DUI bill taking minor detour to Finance Committee subpanel for study

By Mannix Porterfield
Register-Herald Reporter

CHARLESTON — A year-long effort to encourage the use of Interlocks to test the sobriety of drivers and punish more harshly those with a blood alcohol content of .15 or higher ran into a temporary detour Thursday.

Mindful of the complex nature of the bill, Senate Finance Chairman Walt Helmick, D-Pocahontas, decided to dish it off to a three-member subpanel.

Donna Hawkins, state president of Mothers Against Drunk Driving, the prime mover of the bill that consumed a year of interims study and work by an ad hoc panel she directed, was visibly disappointed by the delay.

But Sen. Dan Foster, D-Kanawha, who keyed the push for the bill in the Legislature, didn’t mind that a panel composed of Majority Leader Truman Chafin, D-Mingo, Education Chairman Robert Plymale, D-Wayne, and Sen. Vic Sprouse, R-Kanawha, would study it further.

“I don’t object to that,” Foster said afterward. “They want to look at the financial aspects.

“It’s a complicated bill. I think the tenor of comments we heard from the other members of the committee indicated they will move on it.”

The idea is cut from 30 days to 15 the length of a license suspension of first-time offenders who voluntarily install the Interlock, a device that measures BAC and won’t let one start if it’s too high.

“We’re going to run the bill,” Chafin promised. “We want to understand the bill more clearly. Obviously, it’s a big issue in West Virginia. We’ve got jails full, and prisons.”

In the so-called “aggravated DUI” category of .15 or above, motorists would spend a mandatory jail term of two days to six months and be fined from $200 to $1,000. A license could be revoked for up to 270 days.

Another aspect that makes it attractive to counties struggling to pay regional jail costs wipes out the mandatory 24-hour lockup for first-time offenders.

“What actually happens now, individuals are brought into a holding cell to see a magistrate, and that could be two hours or 10 to 12 hours,” Foster told the panel.

“Then they will see a magistrate who can decide whether they stay 24 hours or not, or is free to leave. Before, they had to go back and finish up the 24 hours.”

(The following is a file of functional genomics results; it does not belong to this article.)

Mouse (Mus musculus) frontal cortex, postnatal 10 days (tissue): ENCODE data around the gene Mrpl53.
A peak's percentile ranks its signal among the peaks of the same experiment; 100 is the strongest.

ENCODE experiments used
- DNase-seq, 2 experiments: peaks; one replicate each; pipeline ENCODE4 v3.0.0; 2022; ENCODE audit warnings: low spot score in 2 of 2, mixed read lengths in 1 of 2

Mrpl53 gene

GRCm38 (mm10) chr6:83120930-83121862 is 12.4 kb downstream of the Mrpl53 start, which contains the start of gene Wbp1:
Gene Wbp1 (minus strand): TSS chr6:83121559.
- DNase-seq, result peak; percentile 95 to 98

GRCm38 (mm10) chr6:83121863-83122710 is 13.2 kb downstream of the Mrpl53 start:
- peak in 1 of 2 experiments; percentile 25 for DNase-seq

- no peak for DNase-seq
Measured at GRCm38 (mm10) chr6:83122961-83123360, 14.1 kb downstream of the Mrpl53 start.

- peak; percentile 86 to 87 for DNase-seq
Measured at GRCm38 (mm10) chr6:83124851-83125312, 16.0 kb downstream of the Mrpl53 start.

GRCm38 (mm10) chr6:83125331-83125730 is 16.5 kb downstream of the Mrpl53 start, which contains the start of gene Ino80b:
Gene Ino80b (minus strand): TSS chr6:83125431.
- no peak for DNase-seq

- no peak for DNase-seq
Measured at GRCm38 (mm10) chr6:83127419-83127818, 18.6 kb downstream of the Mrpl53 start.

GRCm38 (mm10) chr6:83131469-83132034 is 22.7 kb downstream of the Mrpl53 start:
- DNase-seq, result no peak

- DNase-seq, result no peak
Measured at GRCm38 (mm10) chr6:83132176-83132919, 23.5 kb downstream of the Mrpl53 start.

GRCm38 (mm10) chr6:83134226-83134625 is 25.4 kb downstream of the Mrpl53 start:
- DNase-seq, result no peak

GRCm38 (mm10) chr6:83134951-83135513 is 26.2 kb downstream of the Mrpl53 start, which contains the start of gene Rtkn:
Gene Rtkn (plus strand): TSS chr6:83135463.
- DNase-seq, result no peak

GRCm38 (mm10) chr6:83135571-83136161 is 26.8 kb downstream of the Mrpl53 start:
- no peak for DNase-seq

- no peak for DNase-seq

And that, he emphasized, amounts to double booking for the same offense, meaning a county has to shell out twice for the same individual.

Hawkins told the panel she has no problem with eliminating the 24-hour mandatory sentence in existing law.

“We think this is an excellent bill,” the Charleston resident said. “We fully support this piece of legislation. We think it will save lives.”

In 2006, the last year figures were available, drunken drivers were blamed in 129 deaths and some 2,500 non-fatal injuries.

“What we have found with MADD is that jail time alone is not the deterrent,” she said.

“We believe the Interlock provision in this bill will help save lives. And it gets the offender back on the road faster. It allows them to provide for families. And it will also save on regional jail costs, which we know is a big concern.”

He was Drinking: Monroe County Bus Driver, Admits Drinking Problem

Note: It appalls me that I received criticism for being “mean” when this man receives nothing but excuses for his behavior. The facts are these: He drank, he drove a school bus filled with children, he drove the school bus off a 120 foot cliff, he lied and said he drank Nyquil, he lied and said he had a medical problem, then he finally admits the truth. Well, words are cheap. Trust me, many people facing criminal charges have the innate ability to sound extremely sorry and remorseful for what they have done. In the following news article, his written apology is quoted. However, it looks to me like one of those apologies that is not really an apology. In other words, “I’m sorry but it wasn’t me – it was the alcohol making my decisions for me.” He should take real responsibility for his actions and come to grips with the fact that he did make a “knowing” choice. He selfishly chose alcohol over the safety of the innocent children who he was entrusted to protect. Both he, the Board of Education and the State of West Virginia better pray that none of these children have been injured – John H. Bryan, Attorney at Law.